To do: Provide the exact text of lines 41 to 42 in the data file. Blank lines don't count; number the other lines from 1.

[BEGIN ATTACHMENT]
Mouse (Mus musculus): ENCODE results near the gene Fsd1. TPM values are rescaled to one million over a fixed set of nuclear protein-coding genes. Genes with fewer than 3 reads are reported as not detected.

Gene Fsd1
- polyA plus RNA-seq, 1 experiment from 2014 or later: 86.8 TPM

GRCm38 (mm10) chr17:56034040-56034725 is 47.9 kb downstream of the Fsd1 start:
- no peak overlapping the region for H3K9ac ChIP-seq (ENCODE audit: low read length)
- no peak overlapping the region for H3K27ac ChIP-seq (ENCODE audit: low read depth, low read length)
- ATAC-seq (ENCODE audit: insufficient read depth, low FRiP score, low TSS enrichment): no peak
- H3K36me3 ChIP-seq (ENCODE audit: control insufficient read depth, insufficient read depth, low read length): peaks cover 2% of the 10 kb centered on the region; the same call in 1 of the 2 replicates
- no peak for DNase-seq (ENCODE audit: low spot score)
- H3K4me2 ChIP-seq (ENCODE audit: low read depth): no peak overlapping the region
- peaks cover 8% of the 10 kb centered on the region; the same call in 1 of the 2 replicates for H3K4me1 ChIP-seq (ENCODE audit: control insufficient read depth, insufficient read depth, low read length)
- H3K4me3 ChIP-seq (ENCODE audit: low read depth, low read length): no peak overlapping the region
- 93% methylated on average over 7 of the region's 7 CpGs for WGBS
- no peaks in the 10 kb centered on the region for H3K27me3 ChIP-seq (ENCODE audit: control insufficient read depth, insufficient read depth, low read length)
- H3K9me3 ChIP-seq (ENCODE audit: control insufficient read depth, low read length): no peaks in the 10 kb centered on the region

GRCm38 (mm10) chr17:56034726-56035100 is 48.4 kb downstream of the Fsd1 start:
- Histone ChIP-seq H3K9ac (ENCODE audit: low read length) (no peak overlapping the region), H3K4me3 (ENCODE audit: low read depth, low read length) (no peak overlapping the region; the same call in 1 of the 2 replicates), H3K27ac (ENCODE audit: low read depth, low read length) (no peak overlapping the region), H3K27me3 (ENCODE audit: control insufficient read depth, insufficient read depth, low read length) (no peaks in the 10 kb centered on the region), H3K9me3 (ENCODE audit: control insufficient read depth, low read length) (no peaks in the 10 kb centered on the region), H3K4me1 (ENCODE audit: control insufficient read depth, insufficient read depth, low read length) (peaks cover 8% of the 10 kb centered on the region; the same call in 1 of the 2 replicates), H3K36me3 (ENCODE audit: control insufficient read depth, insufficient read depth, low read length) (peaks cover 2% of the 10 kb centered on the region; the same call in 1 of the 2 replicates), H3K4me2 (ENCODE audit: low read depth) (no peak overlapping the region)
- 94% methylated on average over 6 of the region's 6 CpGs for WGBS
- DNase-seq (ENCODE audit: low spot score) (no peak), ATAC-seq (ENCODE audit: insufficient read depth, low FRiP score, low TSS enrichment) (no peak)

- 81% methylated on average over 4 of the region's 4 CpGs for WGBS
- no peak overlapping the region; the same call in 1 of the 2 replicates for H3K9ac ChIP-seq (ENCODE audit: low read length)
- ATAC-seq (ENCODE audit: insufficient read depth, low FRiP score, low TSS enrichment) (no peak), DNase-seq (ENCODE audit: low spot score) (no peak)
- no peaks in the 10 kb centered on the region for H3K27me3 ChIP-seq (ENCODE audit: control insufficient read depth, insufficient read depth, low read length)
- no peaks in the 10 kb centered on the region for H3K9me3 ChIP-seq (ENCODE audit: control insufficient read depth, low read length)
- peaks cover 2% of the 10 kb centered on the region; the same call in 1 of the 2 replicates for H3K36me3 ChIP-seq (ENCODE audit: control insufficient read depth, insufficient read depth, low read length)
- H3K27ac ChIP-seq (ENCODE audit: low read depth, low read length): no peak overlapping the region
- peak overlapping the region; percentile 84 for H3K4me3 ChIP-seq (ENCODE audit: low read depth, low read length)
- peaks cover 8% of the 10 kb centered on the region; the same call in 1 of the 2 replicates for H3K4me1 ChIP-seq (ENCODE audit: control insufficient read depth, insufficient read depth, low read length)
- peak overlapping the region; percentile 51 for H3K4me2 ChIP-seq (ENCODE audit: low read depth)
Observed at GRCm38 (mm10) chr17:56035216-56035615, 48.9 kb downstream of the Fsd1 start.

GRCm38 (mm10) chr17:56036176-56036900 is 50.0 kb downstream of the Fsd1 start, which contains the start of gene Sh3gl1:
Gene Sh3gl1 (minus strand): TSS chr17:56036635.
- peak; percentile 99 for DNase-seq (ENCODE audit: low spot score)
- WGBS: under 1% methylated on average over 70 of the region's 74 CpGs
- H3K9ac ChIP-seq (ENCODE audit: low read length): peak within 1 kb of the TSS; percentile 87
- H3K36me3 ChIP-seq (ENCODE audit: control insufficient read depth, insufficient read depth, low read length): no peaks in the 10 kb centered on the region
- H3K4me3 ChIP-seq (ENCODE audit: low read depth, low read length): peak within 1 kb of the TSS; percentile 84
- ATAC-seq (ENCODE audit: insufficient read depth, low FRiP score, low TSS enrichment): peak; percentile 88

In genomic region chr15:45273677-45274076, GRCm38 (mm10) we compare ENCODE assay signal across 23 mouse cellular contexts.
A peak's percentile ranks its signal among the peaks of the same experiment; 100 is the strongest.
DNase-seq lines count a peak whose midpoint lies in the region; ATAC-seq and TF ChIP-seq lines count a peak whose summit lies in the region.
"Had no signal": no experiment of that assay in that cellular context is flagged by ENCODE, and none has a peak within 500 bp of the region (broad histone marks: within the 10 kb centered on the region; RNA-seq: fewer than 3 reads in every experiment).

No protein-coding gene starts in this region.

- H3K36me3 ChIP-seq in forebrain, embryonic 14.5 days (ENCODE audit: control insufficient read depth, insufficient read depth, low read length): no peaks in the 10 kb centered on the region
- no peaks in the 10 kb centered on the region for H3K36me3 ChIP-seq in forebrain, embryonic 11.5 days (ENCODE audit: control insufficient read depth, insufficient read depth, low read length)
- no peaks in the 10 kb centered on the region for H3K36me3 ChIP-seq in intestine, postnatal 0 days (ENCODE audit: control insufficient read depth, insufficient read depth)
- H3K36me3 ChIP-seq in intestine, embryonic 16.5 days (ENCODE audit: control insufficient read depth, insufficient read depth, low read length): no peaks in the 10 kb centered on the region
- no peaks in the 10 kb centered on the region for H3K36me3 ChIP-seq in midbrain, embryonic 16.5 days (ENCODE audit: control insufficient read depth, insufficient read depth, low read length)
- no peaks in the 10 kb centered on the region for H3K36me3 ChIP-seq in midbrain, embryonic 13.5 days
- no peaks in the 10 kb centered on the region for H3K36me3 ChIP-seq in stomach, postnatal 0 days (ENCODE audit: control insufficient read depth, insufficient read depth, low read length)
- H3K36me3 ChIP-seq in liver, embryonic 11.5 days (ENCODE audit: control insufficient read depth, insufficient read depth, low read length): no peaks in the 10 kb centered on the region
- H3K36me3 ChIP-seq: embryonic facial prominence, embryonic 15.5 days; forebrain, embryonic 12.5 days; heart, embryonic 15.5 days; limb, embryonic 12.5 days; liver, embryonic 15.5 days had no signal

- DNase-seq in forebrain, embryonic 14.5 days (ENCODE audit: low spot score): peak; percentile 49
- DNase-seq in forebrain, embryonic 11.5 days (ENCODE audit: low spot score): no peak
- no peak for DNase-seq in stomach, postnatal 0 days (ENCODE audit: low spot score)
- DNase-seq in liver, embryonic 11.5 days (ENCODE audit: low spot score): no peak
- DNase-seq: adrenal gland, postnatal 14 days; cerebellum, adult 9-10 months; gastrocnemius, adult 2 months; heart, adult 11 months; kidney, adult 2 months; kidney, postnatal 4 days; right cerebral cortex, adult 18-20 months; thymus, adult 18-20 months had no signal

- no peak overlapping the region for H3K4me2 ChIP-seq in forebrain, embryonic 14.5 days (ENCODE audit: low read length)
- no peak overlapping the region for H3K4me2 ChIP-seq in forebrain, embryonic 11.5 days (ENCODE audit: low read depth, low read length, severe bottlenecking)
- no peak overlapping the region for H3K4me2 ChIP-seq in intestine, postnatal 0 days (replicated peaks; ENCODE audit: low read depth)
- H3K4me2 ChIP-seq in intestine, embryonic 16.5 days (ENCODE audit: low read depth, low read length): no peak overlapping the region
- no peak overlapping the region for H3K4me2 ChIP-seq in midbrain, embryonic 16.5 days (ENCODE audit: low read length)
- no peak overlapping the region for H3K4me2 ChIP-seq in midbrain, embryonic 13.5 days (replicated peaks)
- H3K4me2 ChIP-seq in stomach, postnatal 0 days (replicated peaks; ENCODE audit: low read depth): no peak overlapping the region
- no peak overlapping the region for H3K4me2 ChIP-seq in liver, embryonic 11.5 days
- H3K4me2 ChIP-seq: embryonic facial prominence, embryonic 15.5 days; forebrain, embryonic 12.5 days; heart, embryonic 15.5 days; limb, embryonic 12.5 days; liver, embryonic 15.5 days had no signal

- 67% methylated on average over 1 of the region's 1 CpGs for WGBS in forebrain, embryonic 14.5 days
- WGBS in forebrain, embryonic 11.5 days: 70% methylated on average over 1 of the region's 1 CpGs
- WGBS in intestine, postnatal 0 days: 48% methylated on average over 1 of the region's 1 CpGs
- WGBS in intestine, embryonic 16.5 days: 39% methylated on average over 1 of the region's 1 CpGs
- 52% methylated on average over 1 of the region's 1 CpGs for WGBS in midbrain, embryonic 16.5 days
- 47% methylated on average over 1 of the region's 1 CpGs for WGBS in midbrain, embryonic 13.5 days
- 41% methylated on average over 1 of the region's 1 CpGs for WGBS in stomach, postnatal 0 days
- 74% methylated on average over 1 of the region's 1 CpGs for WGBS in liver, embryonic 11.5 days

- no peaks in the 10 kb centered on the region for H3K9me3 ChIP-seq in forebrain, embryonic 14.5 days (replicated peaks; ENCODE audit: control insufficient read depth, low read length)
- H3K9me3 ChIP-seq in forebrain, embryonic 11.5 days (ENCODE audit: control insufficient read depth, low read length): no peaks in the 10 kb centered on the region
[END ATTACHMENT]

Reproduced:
DNase-seq lines count a peak whose midpoint lies in the region; ATAC-seq and TF ChIP-seq lines count a peak whose summit lies in the region.
"Had no signal": no experiment of that assay in that cellular context is flagged by ENCODE, and none has a peak within 500 bp of the region (broad histone marks: within the 10 kb centered on the region; RNA-seq: fewer than 3 reads in every experiment).